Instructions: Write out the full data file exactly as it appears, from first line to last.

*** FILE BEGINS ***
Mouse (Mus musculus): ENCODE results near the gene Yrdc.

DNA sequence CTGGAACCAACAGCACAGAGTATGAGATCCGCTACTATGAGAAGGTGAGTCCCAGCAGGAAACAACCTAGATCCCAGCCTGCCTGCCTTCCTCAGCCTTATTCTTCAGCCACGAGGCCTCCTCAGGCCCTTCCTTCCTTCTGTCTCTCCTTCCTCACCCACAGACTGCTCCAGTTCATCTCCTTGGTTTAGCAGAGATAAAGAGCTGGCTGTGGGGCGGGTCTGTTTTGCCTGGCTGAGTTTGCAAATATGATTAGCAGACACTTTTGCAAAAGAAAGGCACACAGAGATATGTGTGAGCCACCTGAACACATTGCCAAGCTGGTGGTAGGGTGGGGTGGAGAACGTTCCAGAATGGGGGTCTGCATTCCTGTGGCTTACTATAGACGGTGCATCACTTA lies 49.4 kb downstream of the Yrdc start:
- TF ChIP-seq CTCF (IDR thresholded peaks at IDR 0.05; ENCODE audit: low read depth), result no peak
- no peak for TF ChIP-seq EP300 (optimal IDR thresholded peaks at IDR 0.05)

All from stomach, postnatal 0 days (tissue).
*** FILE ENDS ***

Mouse (Mus musculus): ENCODE results near the gene Yrdc.

DNA sequence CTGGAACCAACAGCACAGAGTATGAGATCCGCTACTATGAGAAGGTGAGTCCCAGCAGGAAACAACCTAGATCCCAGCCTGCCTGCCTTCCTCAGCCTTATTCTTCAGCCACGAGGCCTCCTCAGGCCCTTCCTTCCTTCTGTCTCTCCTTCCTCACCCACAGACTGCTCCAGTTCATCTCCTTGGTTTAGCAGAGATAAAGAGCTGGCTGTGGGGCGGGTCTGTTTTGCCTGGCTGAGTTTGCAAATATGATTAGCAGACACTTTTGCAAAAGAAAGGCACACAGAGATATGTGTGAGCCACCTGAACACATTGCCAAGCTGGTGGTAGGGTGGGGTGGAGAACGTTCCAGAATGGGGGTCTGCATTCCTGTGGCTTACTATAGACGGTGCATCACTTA lies 49.4 kb downstream of the Yrdc start:
- TF ChIP-seq CTCF (IDR thresholded peaks at IDR 0.05; ENCODE audit: low read depth), result no peak
- no peak for TF ChIP-seq EP300 (optimal IDR thresholded peaks at IDR 0.05)

All from stomach, postnatal 0 days (tissue).